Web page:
document into an Xelement variable, and then uses LINQ to query the document, selecting all of the session
names and types, returning a string list of the name and types to the front end.
The rest of the LINQ was written by another teammate, so I will move on to the front end page that I
worked on. I began by creating a masterpage for the website, and then soon moved on to creating the update
default session page. The default sessions were simply there to contain default information that would be used
when a specific class session did not contain the associated variable. Below you will see the design for my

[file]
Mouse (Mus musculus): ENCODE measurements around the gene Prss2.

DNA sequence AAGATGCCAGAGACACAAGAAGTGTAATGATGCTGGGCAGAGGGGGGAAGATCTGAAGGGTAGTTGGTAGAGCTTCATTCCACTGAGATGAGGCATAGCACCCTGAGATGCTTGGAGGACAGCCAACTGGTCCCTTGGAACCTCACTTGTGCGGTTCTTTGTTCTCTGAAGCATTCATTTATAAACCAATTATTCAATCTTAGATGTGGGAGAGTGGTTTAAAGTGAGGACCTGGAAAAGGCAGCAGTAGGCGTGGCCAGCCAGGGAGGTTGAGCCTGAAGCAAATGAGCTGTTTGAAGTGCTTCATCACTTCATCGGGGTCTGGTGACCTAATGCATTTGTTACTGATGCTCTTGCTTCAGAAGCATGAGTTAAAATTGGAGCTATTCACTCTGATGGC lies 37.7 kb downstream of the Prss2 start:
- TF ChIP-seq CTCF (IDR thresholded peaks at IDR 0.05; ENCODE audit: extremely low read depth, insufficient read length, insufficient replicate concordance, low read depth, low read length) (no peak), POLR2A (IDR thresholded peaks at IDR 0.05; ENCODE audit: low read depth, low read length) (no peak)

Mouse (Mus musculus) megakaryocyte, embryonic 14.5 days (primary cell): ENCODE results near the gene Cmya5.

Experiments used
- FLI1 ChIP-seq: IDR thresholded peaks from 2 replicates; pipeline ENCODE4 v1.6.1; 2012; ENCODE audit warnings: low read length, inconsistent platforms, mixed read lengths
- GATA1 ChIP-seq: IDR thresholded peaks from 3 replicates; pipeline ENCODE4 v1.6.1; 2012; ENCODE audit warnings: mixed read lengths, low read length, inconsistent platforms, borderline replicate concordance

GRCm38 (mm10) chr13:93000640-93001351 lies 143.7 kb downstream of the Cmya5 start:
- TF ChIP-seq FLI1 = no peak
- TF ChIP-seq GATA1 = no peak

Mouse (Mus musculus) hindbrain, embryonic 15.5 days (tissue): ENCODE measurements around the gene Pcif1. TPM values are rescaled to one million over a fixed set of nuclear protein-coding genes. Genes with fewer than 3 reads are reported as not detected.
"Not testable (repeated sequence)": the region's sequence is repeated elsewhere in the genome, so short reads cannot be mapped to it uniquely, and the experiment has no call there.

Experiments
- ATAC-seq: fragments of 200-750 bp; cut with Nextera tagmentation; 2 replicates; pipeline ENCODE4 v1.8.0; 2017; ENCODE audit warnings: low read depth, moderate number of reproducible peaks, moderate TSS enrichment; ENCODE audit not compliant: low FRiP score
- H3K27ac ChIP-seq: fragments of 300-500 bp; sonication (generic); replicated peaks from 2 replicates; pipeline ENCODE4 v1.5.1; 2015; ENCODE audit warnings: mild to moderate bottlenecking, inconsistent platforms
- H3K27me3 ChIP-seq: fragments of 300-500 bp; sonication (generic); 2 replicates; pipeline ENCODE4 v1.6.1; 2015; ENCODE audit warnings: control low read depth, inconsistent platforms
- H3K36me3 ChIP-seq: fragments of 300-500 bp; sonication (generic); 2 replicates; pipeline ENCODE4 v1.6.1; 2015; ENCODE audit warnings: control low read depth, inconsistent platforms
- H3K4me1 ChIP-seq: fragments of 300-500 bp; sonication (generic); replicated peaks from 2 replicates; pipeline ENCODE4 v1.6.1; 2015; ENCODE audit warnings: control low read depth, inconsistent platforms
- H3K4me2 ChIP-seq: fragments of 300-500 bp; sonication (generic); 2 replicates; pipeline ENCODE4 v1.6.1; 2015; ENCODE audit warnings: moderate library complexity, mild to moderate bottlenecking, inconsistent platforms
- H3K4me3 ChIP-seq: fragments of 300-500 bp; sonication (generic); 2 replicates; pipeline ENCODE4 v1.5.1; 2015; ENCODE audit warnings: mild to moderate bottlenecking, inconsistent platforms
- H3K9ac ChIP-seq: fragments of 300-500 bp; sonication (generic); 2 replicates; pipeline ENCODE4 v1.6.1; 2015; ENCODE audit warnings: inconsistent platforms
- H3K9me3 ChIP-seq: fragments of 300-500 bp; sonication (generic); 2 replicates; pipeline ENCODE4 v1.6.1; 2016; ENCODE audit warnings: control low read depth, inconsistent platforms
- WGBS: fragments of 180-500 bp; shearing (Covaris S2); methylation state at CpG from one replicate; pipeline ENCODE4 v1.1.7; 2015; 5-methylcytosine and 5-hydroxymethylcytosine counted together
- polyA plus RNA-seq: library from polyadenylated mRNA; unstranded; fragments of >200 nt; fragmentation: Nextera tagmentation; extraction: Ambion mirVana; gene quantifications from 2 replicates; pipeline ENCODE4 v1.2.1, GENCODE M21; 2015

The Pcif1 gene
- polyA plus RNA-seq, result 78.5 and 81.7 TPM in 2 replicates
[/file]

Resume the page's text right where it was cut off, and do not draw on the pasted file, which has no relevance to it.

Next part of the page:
page, which is positioned within the masterpage.
This is the structure I created for the masterpage, as well as the update default page. I was not logged
into the web page at the time ( I was testing the page, and so I had temporarily disabled the authentication to
make it easier to maneuver through the page). Were I to have been logged in, you would see a list of hyperlinks
to the other pages of the site where the Please log in is displayed.
At the top of the page you will see there is a drop down list where you can select the session type,
Tuition or Consulting. Depending upon which one you select, only the fields associated with that type will be
displayed. Each text box and drop down list below are then populated with the value from the corresponding
variables within the default session. The user is then free to make changes as they see fit. All errors and
messages appear in the long white box at the bottom.